I am one of the survivors of COVID-19. If you ask me whether COVID-19 is real, I will say yes, it is.
I never thought I would get it. It felt so unreal. It was this new virus happening in another country far away from me.
In March, not only I, but everybody panicked about this unknown disease that was coming closer and closer to making itself part of our daily lives. No one was prepared to hear the news that a pandemic had begun, or that hand sanitizer, gloves and face masks would become our everyday accessories.
I never thought I would see a supermarket without toilet paper or non-perishable food. I never thought the virtual world would become the new real world.
Schools closed. People lost their jobs. Supermarkets ran low on essentials. Events were canceled. Classes switched to online courses. People filed for unemployment benefits. The county locked down for weeks.
Everything we knew changed entirely in less than a month. And from then on, nothing was the same.
As a full-time student at Dallas College and a full-time employee, I was affected by this pandemic because I was now an essential worker. Everything closed, except for my place of work. Moving to online classes affected my grades as it was not an ideal system for my style of learning. Getting used to this new way of living was not easy. Because I did not have to attend classes in person, I started working more than 50 hours a week, exposing myself to this virus more and more every day.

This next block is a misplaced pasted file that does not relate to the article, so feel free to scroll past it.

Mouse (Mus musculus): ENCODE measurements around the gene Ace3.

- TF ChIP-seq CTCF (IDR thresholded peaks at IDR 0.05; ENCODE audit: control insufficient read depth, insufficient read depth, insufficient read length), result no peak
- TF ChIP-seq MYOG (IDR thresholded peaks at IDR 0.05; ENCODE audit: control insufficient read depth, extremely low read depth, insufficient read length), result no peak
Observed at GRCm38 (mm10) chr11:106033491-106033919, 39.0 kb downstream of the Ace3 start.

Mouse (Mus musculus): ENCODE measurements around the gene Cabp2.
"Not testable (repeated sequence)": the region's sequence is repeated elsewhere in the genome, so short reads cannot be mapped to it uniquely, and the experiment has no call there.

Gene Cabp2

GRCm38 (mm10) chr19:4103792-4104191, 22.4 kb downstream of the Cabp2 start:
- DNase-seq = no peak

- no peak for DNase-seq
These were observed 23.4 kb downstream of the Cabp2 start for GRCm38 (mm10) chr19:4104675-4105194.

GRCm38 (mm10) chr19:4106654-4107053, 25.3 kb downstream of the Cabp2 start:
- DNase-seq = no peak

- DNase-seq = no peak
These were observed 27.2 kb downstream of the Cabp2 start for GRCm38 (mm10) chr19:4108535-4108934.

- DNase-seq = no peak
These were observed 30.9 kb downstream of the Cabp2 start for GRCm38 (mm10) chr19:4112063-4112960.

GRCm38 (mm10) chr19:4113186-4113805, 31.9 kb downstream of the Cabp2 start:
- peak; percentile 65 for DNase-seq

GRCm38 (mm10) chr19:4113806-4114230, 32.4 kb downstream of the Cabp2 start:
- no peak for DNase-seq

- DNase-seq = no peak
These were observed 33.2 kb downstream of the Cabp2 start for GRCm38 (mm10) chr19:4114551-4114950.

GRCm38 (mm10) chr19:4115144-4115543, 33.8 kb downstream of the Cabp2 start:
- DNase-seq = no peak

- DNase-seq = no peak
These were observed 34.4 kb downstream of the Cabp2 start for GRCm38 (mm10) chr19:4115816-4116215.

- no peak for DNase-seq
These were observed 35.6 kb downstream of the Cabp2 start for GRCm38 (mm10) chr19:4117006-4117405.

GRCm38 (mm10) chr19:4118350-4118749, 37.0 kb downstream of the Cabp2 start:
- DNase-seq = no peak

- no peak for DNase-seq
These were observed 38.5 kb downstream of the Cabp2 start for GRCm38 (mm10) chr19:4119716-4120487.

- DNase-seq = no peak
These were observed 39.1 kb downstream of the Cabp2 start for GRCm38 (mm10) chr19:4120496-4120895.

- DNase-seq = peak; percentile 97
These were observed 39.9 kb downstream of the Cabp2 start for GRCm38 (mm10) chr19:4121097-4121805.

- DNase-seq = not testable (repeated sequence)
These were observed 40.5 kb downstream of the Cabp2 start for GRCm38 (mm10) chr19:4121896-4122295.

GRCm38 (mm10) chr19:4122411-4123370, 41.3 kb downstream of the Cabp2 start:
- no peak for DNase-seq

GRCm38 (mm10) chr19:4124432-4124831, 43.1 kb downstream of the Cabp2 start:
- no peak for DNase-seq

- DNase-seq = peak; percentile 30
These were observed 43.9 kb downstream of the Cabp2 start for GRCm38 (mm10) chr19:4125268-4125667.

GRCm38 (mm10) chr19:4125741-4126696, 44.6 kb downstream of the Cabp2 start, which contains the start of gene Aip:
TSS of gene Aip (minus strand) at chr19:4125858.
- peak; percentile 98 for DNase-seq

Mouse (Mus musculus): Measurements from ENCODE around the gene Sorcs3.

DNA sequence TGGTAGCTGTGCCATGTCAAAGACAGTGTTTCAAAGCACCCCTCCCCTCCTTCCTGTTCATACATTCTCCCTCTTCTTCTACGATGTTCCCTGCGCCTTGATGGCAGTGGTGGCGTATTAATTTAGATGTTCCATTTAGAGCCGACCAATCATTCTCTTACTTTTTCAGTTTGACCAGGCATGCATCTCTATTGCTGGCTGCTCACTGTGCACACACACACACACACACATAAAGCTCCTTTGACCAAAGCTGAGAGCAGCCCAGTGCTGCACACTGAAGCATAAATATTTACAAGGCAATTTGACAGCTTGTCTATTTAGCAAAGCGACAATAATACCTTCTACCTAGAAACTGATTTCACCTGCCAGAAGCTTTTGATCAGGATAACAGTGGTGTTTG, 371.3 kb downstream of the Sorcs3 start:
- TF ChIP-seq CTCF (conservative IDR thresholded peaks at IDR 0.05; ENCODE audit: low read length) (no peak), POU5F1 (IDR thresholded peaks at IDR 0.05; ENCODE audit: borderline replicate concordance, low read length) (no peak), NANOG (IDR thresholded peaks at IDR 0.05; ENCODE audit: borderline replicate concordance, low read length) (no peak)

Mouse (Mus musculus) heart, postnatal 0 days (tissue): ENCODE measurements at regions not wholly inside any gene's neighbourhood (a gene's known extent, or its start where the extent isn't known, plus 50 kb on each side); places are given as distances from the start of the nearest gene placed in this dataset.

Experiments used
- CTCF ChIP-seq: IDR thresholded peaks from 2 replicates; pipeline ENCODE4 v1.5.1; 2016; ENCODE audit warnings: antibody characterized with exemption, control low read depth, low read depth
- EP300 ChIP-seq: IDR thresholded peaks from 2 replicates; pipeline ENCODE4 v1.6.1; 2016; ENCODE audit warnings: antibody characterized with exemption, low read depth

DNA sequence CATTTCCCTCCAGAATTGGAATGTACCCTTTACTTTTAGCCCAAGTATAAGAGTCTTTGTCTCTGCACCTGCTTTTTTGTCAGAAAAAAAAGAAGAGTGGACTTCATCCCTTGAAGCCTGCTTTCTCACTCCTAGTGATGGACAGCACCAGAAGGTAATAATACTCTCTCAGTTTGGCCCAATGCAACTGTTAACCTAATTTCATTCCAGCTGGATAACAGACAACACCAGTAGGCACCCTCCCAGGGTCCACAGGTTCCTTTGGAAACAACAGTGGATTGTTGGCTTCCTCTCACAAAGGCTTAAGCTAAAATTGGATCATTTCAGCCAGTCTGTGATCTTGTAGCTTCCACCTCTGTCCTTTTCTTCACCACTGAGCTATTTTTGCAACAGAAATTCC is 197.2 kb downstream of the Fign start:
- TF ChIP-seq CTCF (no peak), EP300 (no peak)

From my workplace, I was the fifth person to test positive for the coronavirus in March. At first, I was scared. I could not stop crying because the news said how deadly this disease was.
In my case, symptoms were milder compared to other people. I didn’t need to go to the emergency room. I was recommended to quarantine in my room for 14 days and practice social distancing with all my household members. Luckily none of my family members were infected.
The symptoms were variable. The first was a severe headache and fever. Two days later, my stomach hurt and I lost my appetite. My chest and back hurt, and I had a cough, then my throat hurt. A few days later I had no more symptoms, but I was still locked up.
After two weeks, I was tested again. It came back positive, so another 14 days locked up.
During that time, I decided to learn something different, such as how to play the piano. The moment my symptoms stopped, I focused on doing all my homework and studying because it was almost the end of the semester.
My workplace paid me for the time I was away. Tarrant County Public Health reached out and I became part of the positive COVID-19 statistics in Texas.
At the end of those two weeks, I was tested again. And it finally came back negative. After a month of quarantine, I had lost 10 pounds and my body was weak, but I was ready to go out into the world again with less fear and more caution. At first, I did not believe I had survived this. I felt so many emotions, but mostly I was grateful for life and health. Thanks to this illness I could understand I had to do everything to move forward and work for my dreams.
In early November, my sister tested positive for COVID-19 becoming the second person in my household to have this virus. She quarantined and was isolated for 14 days.
Here we go again; I had to retake the test. Luckily, this time it was negative, and I socially distanced from my sister. I did not want to run the risk of getting it again.
We must comply with each of the Centers for Disease Control and Prevention’s safety guidelines to stop the spread of this disease.